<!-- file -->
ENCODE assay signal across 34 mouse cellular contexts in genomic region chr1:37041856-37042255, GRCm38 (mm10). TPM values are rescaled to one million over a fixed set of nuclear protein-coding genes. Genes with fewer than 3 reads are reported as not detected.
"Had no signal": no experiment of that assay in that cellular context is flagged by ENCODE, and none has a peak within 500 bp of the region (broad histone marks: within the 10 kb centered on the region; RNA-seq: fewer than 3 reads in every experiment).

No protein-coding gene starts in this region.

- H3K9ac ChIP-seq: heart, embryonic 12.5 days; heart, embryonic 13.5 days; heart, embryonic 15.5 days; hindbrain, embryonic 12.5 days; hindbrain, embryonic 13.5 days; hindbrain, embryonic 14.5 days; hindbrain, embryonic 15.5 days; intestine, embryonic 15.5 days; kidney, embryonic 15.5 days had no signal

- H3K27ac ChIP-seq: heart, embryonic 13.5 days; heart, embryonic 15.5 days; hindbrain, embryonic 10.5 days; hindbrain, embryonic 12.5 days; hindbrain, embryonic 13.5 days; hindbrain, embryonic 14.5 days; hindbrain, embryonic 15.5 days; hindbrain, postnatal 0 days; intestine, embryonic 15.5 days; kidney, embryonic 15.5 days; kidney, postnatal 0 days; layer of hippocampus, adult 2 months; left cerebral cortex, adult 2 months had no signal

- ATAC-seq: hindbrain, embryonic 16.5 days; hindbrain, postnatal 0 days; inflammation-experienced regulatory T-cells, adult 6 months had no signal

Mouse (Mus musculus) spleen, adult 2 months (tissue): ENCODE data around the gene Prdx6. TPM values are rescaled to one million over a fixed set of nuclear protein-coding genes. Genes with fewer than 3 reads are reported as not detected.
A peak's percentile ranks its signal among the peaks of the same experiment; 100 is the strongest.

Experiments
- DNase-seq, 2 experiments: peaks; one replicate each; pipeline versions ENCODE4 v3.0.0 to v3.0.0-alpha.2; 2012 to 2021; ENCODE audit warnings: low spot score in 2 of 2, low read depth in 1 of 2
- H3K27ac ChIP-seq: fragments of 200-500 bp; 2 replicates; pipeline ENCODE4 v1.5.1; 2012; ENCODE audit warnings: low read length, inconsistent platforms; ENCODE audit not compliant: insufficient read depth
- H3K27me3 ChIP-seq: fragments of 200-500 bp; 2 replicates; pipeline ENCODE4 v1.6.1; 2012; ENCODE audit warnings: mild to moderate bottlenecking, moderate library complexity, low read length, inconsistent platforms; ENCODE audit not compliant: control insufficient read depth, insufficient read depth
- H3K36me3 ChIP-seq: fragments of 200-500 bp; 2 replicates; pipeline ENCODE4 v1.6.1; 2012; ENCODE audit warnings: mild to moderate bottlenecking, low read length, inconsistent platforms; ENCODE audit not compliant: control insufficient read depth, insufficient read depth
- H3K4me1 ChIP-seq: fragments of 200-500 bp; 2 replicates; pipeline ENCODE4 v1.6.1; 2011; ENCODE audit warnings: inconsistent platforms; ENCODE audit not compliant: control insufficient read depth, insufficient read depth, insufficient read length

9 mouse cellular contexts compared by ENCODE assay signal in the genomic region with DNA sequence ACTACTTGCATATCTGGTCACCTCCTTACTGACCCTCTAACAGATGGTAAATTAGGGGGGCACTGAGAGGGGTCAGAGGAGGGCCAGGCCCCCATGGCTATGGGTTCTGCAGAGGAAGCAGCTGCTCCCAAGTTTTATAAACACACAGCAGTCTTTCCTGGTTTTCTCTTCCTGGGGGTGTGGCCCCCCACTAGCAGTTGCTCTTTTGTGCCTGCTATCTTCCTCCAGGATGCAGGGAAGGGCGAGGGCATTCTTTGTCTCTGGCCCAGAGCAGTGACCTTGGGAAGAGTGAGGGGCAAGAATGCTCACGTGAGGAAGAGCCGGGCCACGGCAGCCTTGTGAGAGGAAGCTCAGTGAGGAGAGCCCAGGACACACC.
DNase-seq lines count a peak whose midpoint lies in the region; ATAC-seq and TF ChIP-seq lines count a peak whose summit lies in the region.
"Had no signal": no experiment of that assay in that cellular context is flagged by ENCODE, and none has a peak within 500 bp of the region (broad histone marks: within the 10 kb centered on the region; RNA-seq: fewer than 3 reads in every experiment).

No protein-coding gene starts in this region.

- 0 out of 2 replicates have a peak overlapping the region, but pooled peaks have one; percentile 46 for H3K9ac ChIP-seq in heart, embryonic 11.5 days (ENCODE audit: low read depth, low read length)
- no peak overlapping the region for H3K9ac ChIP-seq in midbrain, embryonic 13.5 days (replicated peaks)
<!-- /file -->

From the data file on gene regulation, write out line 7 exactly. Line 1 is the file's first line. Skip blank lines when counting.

Mouse (Mus musculus) spleen, adult 2 months (tissue): ENCODE data around the gene Prdx6. TPM values are rescaled to one million over a fixed set of nuclear protein-coding genes. Genes with fewer than 3 reads are reported as not detected.